Lunar glass shows Moon asteroid impacts mirrored on Earth
Scientists have found asteroid impacts on the Moon millions of years ago coincided precisely with some of the largest meteorite impacts on Earth, such as the one that wiped out the dinosaurs.
Additionally, the new research study also discovered that major impact events on Earth were not stand-alone events, but were accompanied by a series of smaller impacts. These findings shed new light on asteroid dynamics in the inner solar system, including the probability of potentially devastating Earth-bound asteroids.
Led by Curtin University, the international research team studied microscopic glass beads aged up to two billion years old that were discovered in lunar soil that was brought back to Earth in December 2020 as part of the Chinese National Space Agency’s Chang’e-5 Lunar mission. Because the heat and pressure of meteorite impacts created the glass beads, their age distribution should mimic the impacts, revealing a timeline of bombardments.
According to lead author Professor Alexander Nemchin, from Curtin University’s Space Science and Technology Centre (SSTC) in the School of Earth and Planetary Sciences, the findings suggest that the timing and frequency of asteroid impacts on the Moon may have been mirrored on Earth, telling us more about the history of the evolution of our own planet.
“We combined a wide range of microscopic analytical techniques, numerical modeling, and geological surveys to determine how these microscopic glass beads from the Moon were formed and when,” Professor Nemchin said.
“We found that some of the age groups of the lunar glass beads coincide precisely with the ages of some of the largest terrestrial impact crater events, including the Chicxulub impact crater responsible for the dinosaur extinction event.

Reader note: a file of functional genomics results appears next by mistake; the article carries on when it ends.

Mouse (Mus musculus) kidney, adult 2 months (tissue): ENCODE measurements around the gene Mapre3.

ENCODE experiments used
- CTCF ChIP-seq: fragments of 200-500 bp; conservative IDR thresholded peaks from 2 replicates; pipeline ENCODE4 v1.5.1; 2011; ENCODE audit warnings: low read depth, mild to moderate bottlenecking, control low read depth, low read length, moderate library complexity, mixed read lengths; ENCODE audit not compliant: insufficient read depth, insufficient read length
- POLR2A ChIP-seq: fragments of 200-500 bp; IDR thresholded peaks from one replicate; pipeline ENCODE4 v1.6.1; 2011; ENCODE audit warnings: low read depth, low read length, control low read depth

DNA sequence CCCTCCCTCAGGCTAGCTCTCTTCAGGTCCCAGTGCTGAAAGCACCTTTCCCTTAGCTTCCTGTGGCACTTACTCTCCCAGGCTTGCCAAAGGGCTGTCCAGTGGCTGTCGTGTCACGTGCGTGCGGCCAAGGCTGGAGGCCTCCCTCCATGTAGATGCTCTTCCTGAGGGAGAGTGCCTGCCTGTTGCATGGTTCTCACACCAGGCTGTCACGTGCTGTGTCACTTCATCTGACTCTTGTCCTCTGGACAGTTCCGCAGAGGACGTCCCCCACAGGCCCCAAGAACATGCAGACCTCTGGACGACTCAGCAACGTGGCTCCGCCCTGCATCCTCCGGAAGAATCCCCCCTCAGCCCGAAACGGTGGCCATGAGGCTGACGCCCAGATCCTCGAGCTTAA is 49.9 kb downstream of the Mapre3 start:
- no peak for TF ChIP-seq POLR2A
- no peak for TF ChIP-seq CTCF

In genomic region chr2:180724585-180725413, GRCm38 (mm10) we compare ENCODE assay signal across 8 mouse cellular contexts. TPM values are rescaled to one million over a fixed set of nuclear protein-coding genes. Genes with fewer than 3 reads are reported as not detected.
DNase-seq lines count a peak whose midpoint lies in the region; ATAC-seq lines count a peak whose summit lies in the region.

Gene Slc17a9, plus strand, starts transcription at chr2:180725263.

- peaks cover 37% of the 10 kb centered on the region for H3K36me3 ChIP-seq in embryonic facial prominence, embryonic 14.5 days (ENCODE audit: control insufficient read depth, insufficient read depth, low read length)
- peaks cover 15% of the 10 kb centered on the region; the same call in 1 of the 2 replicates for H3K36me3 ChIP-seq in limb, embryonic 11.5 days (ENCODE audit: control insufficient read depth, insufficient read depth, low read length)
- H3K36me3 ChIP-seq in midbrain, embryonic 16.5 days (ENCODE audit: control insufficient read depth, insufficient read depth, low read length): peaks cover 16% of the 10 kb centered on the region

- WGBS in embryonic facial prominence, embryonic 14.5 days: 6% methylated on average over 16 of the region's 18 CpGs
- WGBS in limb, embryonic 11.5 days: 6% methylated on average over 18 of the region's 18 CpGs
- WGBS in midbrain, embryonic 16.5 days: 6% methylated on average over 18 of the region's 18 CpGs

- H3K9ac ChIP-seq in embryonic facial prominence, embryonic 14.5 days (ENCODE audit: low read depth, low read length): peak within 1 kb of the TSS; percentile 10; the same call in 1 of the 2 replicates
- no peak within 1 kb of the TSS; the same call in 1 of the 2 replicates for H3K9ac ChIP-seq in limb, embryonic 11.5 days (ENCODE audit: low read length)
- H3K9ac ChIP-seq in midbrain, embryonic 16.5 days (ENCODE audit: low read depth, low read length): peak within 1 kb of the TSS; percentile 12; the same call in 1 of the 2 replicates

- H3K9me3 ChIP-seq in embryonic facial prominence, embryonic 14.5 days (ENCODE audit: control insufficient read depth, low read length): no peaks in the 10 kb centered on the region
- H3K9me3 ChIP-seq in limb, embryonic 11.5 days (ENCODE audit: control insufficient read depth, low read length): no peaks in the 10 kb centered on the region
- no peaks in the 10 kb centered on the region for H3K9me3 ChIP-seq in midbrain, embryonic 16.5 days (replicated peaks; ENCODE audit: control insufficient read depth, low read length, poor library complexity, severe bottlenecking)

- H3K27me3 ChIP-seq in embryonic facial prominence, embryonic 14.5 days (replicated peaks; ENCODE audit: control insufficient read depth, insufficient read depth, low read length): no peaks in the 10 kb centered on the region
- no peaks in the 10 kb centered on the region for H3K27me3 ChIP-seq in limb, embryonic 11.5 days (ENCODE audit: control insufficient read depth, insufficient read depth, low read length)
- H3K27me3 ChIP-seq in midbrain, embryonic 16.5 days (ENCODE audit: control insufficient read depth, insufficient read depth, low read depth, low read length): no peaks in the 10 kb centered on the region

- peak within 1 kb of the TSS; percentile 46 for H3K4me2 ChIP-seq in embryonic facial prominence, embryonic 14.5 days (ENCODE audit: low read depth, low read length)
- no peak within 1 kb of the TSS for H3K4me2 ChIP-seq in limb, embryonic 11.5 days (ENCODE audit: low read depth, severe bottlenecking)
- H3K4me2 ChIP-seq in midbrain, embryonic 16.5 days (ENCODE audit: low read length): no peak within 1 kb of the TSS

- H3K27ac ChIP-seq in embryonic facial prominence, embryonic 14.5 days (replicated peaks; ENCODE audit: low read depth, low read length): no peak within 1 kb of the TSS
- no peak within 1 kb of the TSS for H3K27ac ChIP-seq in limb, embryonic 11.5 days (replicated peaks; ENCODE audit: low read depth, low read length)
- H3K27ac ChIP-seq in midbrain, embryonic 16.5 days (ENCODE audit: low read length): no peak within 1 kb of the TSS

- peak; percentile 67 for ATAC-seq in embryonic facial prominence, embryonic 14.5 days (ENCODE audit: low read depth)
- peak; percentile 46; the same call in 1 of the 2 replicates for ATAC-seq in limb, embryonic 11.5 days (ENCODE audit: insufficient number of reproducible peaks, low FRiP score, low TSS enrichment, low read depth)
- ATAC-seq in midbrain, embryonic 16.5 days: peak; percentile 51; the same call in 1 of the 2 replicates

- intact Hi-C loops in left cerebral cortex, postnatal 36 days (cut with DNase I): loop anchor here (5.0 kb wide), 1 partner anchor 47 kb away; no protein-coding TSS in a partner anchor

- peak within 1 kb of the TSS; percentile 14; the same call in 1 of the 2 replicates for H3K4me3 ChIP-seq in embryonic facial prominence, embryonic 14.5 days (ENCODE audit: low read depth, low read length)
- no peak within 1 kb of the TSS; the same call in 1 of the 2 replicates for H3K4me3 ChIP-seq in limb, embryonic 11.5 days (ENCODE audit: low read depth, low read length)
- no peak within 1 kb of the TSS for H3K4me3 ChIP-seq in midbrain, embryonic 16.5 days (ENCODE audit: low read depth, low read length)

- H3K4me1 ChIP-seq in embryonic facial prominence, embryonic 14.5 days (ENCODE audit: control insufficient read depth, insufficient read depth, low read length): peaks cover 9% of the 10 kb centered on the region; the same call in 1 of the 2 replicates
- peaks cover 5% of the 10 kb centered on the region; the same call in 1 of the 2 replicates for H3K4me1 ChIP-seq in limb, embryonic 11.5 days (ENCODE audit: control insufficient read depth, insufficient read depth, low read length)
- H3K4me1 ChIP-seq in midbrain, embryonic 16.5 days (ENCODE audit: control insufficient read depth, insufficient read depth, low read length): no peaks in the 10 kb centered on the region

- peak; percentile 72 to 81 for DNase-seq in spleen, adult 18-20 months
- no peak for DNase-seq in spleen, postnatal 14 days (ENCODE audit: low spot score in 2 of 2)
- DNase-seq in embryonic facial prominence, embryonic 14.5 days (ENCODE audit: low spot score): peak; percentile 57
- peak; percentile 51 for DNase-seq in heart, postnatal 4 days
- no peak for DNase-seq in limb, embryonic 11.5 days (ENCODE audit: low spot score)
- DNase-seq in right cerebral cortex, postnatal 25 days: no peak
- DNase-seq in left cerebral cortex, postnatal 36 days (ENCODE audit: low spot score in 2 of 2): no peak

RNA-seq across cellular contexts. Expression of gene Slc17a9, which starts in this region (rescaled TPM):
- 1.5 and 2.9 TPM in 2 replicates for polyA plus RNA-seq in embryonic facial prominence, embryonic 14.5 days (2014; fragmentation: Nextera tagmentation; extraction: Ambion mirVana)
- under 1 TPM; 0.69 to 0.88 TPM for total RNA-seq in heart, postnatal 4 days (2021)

“The study also found that large impact events on Earth such as the Chicxulub crater 66 million years ago could have been accompanied by a number of smaller impacts. If this is correct, it suggests that the age-frequency distributions of impacts on the Moon might provide valuable information about the impacts on the Earth or inner solar system.”
Future comparative studies could give further insight into the geological history of the Moon, said co-author Associate Professor Katarina Miljkovic, also from Curtin’s SSTC.
“The next step would be to compare the data gleaned from these Chang’e-5 samples with other lunar soils and crater ages to be able to uncover other significant Moon-wide impact events which might in turn reveal new evidence about what impacts may have affected life on Earth,” Associate Professor Miljkovic said.
Reference: “Constraining the formation and transport of lunar impact glasses using the ages and chemical compositions of Chang’e-5 glass beads” by Tao Long, Yuqi Qian, Marc D. Norman, Katarina Miljkovic, Carolyn Crow, James W. Head, Xiaochao Che, Romain Tartèse, Nicolle Zellner, Xuefeng Yu, Shiwen Xie, Martin Whitehouse, Katherine H. Joy, Clive R. Neal, Joshua F. Snape, Guisheng Zhou, Shoujie Liu, Chun Yang, Zhiqing Yang, Chen Wang, Long Xiao, Dunyi Liu and Alexander Nemchin, 28 September 2022, Science Advances.
The international collaboration was supported by the Australian Research Council and involved researchers from Australia, China, the USA, the UK, and Sweden including co-authors Dr. Marc Norman from the Australian National University, Dr. Tao Long from the Beijing SHRIMP Center at the Chinese Academy of Geological Sciences and PhD student Yuqi Qian from the China University of Geosciences.